A woman who writes a blog says it pretty well for the most part.
Why is John Paulson’s performance a surprise?
By Ann Logue on May 11, 2013
DSC_3342I often quote Po’s line from the movie “Kung #$%$ Panda”: There is no secret ingredient.
Every time there’s a major market crash, there’s someone out there who called it coming and ended up making a fortune. And inevitably, that person never duplicates the feat. In the 1987 crash, it was Elaine Gazarelli. She called the crash correctly, and for a while, she was hot. Then she wasn’t. Now it’s John Paulson. He made money on the mortgage collapse in 2008. He was hot. Now he isn’t. So we can read lots of news reports about him having losses in gold and outflows of capital and putting his super-fancy Aspen house on the market, like it’s a surprise.
This is exactly what we should expect in an efficient market, with we (mostly) have: the wins and losses average out over time. The people who win big are (mostly) lucky.
Students always ask me about Warren Buffett, and I always say the same thing: if it were easy to replicate his success, we wouldn’t know his name. And, part of his success is his ability to negotiate favorable terms for deals, such as his investment in Goldman Sachs during the 2008 crash. Who else was in a position to sign over that much money at that time? Not me, not any commercial bank, and not any investment bank. Because Buffett could, do you think he was able to cut a good deal?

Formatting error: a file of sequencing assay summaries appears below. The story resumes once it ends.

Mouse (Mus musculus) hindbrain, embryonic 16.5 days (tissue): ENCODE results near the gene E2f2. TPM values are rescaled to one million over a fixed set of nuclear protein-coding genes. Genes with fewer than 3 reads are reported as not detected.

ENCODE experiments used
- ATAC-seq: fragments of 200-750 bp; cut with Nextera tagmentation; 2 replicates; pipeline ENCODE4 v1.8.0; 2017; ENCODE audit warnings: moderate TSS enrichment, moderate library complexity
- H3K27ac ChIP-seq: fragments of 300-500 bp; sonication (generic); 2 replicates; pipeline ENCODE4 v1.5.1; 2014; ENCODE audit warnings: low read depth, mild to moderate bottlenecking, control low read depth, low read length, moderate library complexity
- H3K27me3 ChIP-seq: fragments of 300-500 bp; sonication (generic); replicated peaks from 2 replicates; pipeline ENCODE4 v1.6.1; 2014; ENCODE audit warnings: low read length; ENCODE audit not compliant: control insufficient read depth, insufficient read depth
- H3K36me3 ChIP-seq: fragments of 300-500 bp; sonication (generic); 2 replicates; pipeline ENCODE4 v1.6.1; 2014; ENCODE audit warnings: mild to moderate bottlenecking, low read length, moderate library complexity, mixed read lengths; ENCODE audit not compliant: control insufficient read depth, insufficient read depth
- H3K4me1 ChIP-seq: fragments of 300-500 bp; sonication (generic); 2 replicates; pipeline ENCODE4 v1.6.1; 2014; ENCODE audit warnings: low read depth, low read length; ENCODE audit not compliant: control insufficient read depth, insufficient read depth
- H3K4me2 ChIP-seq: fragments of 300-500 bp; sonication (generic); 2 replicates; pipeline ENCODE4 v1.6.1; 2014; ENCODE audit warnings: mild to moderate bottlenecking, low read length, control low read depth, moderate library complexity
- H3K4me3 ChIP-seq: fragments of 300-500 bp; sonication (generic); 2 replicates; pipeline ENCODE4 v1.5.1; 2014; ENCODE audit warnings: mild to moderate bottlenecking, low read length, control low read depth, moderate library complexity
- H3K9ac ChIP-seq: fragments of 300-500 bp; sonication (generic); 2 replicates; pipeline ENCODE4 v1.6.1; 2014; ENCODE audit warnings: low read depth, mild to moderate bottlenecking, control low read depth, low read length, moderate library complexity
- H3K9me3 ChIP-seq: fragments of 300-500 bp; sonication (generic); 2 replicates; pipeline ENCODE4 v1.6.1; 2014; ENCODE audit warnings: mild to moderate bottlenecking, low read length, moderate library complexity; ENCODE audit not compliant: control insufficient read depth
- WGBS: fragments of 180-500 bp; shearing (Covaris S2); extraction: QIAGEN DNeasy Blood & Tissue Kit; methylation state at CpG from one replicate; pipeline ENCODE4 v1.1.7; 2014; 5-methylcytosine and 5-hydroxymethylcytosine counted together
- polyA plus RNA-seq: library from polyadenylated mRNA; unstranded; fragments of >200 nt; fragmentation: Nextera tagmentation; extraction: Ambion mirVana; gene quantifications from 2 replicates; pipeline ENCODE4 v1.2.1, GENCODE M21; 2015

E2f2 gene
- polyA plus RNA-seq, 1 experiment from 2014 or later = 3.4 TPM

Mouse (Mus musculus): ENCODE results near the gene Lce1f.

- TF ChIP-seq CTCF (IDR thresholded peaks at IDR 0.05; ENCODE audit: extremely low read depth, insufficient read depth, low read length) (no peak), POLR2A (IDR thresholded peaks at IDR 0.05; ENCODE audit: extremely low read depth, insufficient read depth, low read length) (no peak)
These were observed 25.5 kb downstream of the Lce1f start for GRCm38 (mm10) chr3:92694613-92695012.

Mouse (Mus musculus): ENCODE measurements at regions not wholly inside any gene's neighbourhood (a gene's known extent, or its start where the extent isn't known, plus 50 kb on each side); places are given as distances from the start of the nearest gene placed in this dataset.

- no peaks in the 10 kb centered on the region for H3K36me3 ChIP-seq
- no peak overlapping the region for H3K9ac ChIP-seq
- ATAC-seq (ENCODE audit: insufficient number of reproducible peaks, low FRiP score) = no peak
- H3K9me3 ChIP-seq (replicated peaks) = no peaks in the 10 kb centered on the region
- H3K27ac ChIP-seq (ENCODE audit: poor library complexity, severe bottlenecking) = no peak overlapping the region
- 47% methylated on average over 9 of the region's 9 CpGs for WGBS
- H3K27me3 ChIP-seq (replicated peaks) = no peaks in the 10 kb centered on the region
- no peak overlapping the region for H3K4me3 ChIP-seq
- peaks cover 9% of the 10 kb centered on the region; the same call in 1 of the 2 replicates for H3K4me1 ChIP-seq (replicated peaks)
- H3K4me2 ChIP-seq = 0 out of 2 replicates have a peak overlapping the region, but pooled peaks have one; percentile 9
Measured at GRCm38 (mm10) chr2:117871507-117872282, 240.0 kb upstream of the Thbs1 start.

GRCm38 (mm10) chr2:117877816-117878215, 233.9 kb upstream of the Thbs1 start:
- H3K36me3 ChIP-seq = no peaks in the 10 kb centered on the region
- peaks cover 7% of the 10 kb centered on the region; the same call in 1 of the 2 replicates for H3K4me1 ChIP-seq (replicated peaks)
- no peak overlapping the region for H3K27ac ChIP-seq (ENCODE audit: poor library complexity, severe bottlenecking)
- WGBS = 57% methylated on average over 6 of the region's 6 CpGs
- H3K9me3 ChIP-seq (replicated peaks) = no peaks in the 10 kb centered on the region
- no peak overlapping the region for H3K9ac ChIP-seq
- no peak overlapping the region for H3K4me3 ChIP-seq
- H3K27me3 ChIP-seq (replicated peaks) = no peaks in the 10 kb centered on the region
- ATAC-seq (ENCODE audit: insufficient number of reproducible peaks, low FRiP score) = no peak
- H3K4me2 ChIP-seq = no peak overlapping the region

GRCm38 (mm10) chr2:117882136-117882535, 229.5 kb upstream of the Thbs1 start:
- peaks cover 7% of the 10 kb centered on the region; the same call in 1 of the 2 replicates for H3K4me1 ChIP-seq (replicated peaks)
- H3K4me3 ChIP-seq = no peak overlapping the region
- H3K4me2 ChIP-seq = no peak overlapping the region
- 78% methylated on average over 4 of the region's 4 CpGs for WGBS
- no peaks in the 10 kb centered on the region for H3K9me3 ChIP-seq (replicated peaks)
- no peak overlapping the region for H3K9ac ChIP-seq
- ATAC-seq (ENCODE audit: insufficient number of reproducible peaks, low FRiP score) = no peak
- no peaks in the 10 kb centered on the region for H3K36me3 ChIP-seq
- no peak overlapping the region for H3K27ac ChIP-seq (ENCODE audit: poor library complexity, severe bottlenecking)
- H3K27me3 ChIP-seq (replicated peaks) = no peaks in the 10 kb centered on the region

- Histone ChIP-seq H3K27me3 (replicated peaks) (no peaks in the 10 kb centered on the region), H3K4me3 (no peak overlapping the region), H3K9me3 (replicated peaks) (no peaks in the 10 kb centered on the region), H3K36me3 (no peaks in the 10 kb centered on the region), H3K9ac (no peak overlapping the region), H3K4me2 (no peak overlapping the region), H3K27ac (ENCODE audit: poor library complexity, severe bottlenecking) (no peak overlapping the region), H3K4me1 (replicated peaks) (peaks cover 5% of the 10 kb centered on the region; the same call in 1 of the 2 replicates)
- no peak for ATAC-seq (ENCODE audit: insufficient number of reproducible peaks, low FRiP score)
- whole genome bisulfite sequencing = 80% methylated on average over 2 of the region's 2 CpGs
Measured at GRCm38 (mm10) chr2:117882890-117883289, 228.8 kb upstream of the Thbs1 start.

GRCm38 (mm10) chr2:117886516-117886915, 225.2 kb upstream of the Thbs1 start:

It’s hard enough to match the market, especially when fees are figured in. Beating the market requires luck, clairvoyance, and skill. But if you could really beat the market all the time, would you be getting up and going to work every day? Heck n, not when there are so many lovely beaches in Maui.